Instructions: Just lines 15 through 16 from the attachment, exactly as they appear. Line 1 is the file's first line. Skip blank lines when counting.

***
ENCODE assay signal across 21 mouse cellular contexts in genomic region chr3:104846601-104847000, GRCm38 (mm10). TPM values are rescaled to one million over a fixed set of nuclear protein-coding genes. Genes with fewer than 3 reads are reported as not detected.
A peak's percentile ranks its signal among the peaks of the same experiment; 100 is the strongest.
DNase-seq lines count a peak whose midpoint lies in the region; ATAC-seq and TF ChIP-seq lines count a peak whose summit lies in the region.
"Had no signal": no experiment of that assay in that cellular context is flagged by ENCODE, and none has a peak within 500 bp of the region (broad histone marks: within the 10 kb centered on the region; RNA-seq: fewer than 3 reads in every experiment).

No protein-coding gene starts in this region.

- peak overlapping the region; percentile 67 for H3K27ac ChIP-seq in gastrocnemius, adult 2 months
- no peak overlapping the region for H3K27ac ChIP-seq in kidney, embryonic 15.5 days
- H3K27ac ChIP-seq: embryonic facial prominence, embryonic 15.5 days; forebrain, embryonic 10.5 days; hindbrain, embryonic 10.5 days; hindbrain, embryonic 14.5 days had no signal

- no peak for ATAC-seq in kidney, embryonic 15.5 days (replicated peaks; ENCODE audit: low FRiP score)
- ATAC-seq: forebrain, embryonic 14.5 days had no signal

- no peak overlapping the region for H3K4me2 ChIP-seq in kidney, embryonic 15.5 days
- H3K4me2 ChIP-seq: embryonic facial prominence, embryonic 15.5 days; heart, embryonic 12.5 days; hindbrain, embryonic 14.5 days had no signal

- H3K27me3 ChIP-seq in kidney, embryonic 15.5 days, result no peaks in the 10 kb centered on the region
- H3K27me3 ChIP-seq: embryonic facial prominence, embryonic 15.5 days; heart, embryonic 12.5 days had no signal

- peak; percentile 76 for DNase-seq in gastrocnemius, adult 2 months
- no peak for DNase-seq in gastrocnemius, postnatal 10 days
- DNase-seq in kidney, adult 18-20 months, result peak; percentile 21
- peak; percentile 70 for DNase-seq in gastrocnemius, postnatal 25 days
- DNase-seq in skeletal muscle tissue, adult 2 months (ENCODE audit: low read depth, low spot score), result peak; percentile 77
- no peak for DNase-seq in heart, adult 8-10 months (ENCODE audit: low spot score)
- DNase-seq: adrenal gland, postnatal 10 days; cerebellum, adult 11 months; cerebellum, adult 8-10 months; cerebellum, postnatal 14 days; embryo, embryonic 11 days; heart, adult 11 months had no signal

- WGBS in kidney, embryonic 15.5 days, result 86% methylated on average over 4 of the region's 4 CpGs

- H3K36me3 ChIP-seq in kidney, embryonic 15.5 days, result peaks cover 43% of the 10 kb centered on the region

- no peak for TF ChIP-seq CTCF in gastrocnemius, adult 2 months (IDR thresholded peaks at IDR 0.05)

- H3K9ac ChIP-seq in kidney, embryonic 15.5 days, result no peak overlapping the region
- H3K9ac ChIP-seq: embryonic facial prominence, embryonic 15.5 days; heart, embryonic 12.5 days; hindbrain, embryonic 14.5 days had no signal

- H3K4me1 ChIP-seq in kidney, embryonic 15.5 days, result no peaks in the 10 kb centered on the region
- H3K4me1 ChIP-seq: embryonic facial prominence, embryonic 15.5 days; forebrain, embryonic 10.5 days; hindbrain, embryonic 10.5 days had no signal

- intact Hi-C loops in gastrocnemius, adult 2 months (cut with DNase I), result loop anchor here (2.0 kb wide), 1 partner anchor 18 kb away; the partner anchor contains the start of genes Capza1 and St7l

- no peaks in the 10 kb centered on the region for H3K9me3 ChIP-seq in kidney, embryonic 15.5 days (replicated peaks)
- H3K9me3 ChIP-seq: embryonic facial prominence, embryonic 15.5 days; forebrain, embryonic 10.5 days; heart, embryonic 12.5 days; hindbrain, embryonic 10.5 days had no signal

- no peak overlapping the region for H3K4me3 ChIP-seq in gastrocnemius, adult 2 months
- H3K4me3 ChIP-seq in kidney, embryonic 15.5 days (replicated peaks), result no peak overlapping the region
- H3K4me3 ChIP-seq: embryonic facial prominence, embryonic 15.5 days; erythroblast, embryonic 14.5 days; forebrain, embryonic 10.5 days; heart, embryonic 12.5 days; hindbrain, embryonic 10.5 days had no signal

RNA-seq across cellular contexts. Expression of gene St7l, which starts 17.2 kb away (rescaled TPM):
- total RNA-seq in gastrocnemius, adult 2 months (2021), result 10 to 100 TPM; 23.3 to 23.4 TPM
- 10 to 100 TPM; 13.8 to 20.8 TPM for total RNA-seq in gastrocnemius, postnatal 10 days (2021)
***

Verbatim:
- peak; percentile 76 for DNase-seq in gastrocnemius, adult 2 months
- no peak for DNase-seq in gastrocnemius, postnatal 10 days